Gua Sha is an Oriental medical technique for removing blood stagnation from the surface tissues of the body. This is accomplished by using a smooth flat tool: Asian soup spoons, polished slices of water buffalo horn or coins are traditional choices, but it’s also possible simply to use the side of a smooth metal lid, or a smooth seashell. I have a very beautiful Gua Sha tool – a gift from a friend – that is made of jade.
The “gua” of Gua Sha refers to the scraping action, along the skin, using the Gua Sha tool. Usually massage oil or some other lubricant is first applied to the skin. Areas of the body where this technique is particularly effective include the neck, back, shoulders, hips/buttocks, legs and arms. The practitioner covers – using one of his/her fingers – any moles, scratches or open sores – to avoid scraping these.
The “sha” of Gua Sha refers to the red, blue or purplish marks that come to the surface during a Gua Sha treatment. This is the stagnant blood that had been trapped in the tissues, but now has been released, allowing blood and qi to circulate more freely in those areas. The marks usually disappear within 2-3 days after the treatment.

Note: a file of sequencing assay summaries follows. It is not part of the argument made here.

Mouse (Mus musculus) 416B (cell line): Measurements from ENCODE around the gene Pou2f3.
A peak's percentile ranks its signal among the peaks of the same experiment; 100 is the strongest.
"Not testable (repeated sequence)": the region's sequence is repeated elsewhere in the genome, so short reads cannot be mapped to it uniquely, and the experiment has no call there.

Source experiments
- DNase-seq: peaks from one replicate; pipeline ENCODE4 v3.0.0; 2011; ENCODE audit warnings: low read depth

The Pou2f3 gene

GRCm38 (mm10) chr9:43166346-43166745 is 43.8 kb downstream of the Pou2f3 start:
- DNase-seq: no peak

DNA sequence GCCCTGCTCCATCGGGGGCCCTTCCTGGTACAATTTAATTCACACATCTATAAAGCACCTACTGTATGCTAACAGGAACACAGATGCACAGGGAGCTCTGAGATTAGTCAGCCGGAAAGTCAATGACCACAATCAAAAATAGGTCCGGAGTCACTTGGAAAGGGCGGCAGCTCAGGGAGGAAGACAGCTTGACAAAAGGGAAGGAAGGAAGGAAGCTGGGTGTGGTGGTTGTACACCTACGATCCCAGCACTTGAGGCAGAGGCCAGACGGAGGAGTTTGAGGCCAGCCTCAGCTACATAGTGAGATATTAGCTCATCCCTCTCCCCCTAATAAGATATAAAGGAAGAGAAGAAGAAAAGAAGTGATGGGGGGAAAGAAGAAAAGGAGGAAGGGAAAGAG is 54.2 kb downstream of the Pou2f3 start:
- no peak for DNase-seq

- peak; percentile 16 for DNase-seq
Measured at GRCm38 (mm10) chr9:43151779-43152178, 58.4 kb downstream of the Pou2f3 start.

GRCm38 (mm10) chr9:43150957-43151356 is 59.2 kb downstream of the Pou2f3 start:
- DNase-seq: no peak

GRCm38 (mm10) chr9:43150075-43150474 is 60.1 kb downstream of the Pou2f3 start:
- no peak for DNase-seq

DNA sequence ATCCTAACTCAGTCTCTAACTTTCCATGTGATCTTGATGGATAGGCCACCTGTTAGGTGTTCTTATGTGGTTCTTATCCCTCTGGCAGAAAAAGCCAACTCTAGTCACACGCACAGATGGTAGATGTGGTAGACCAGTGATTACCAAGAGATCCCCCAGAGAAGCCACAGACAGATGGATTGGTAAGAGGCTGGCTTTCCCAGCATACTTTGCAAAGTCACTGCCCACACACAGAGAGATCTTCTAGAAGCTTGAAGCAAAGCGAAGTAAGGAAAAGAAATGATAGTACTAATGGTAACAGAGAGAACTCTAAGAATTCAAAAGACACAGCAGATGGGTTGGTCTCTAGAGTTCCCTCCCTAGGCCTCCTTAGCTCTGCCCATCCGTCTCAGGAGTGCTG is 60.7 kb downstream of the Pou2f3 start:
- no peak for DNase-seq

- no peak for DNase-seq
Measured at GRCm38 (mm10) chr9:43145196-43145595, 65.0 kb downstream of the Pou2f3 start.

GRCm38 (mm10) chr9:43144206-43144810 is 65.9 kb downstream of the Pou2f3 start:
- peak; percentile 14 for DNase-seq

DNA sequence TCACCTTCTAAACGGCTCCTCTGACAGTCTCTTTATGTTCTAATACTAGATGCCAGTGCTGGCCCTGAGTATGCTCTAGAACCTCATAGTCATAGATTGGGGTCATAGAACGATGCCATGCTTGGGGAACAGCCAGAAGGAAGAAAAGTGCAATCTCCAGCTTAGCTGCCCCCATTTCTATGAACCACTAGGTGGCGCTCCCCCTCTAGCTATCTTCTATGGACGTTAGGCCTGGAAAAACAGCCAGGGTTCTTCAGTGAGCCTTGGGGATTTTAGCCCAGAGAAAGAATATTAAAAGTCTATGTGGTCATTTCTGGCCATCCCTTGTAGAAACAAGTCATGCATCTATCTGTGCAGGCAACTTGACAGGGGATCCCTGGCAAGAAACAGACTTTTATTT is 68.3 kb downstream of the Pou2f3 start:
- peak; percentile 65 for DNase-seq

Gua Sha tends to be really effective in treating stiff or sore muscles, and is wonderful also for releasing the heat and stagnation (particularly in the upper back, neck and top of shoulders) associated with the common cold. It can also be used as part of a preventative health-care regimen.
Gua Sha tends to be less well-known, in the west, than, say, acupuncture, qigong or herbal medicine; and in East Asian countries is sometimes considered more of a “folk medicine” – something that people do for themselves, in their homes or in the monasteries. Given how simple and effective it is, it is my hope that more and more people come to know about and benefit from Gua Sha.
Information from About.com